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School fee scandal triggers Web uproar
By admin on 2014-12-02

    BEIJING, Feb. 22 -- The publication of a list of eight education institutions charging exorbitant tuition fees totaling 22.7 million yuan (US$3 million) has triggered an uproar in Internet chat rooms of China's leading Web sites.

    Netizens vented their anger by swamping the Sina and Sohu Internet portals and Xinhua News Agency's Web site with tens of thousands of messages, after the names of the four colleges and four middle schools surfaced on Web sites.

    Many people even posted the names of the schools they claimed had charged excessive fees from them or their children.

    A netizen from Zhongxian County in Chongqing Municipality said on that each student in an elite middle school in the county had to pay an additional 8,000 yuan to 10,000 yuan on top of the normal tuition fee, although farmers in the poverty-stricken county earned less than 1,000 yuan a year annually on average.

    The school was "squeezing out the last drop of blood from the poor farmers," the netizen said in an acerbic comment.

    Another one complained his child's classroom did not have drinking water or heating, even though the students had paid for both.

    Some urged the authorities to sack the school heads found charging arbitrary fees.

    The blacklist drawn by the National Development and Reform Commission (NDRC) on Sunday drew different responses from the accused. South China University of Technology admitted it had overcharged its students 2.18 million yuan and promised to refund the money. However, Jiang Yuquan, director of the Student Administration Department of Nanjing Audit University, which was accused of charging an extra 1.64 million yuan illegally in 2004 and 2005, was furious at the accusation. "Bullshit," he responded.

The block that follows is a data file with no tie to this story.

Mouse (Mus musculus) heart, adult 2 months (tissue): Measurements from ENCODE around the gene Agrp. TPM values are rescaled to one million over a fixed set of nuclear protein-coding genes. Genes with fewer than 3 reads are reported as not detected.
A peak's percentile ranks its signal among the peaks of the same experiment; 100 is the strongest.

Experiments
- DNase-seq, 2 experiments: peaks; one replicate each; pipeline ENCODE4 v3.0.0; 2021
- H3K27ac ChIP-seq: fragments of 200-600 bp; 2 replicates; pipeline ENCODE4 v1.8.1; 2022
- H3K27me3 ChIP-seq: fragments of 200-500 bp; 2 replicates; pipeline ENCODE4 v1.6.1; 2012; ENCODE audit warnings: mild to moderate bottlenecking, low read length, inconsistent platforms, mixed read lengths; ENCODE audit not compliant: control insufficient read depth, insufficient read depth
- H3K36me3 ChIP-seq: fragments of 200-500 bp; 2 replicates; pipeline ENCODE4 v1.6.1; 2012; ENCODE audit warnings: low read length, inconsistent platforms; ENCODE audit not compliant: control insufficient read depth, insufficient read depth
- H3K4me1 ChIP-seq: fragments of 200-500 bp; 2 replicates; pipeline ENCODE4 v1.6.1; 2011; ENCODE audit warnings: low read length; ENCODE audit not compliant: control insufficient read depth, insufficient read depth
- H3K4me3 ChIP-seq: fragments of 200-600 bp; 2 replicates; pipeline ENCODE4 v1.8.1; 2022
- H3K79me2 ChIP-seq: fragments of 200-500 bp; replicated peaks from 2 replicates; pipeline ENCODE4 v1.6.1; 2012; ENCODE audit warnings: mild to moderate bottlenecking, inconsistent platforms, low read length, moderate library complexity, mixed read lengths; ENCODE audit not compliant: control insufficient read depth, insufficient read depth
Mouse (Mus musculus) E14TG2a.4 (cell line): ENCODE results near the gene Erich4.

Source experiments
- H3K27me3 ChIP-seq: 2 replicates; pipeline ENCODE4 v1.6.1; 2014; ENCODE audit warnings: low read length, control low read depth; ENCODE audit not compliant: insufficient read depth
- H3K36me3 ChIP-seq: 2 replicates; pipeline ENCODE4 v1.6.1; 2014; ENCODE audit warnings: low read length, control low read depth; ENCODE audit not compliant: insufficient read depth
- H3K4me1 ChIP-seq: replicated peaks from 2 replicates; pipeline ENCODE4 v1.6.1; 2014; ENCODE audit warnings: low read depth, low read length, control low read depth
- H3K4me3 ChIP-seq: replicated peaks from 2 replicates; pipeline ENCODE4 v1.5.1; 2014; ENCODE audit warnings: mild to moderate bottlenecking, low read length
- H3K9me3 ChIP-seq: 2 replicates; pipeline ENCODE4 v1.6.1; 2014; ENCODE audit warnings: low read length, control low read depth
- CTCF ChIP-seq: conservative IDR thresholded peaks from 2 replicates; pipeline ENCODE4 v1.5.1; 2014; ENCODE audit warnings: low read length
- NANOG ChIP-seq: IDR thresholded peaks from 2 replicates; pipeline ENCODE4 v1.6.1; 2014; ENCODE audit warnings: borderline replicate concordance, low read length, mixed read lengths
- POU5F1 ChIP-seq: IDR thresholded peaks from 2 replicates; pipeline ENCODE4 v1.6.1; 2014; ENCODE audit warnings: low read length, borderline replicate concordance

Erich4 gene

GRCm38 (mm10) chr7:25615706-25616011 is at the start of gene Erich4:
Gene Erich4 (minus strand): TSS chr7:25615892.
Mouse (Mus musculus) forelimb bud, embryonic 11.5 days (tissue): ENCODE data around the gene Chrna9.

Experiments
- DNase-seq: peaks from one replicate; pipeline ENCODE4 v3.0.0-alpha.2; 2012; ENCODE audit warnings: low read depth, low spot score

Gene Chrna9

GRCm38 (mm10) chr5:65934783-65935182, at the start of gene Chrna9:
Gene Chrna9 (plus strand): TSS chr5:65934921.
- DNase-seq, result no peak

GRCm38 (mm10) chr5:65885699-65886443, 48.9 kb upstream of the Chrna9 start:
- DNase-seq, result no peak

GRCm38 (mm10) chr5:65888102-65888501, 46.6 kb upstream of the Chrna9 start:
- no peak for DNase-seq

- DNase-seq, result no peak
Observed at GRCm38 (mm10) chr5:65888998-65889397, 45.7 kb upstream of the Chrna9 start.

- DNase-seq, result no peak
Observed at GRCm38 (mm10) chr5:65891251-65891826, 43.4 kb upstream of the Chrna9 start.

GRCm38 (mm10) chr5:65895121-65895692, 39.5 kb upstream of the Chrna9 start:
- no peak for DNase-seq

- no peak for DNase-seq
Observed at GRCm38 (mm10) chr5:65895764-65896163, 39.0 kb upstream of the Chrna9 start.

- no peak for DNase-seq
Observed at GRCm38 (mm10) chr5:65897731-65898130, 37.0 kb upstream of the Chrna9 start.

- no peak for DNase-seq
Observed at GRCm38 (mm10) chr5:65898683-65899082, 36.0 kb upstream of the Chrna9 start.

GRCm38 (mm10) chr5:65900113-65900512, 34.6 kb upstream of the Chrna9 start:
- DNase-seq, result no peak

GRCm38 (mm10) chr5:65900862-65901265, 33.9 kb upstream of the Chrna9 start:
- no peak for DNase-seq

He said most of the alleged extra fees were in fact "contributions" from students who would not have been admitted if they did not pay more.

    The NDRC's blacklist, believed to be the country's first attempt to expose such schools, was one of the tougher measures taken by the Central Government to tackle the issue.

    For two years, the price of education has elicited the most complaints from the public, followed by high medical costs and soaring housing prices, according to an investigation by the NDRC.

    In the first seven months of 2005, about 23.8 percent of the total pricing complaints concerned arbitrary tuition fees, the NDRC said.

    "China, a country that traditionally prides itself on its education system, now faces an embarrassing problem in providing a satisfactory standard of schooling for its people," Xinhua News Agency said in a report yesterday.

    Arbitrary fees charged by schools and universities in recent years has become a major obstacle for students from medium and low-income families trying to receive an education.

    The NDRC, the Ministry of Education and the National Audit Office have taken joint measures, promising to fine schools and punish officials who set their own fees arbitrarily.

    The NDRC says the punishment of these schools is ongoing and encourages people to report arbitrary fees through the hot line 12358.

    Standardizing tuition fees is one of the measures taken to lower the expense of education, and exposing the offending schools acts as a major deterrent, Xinhua said, quoting "insiders."

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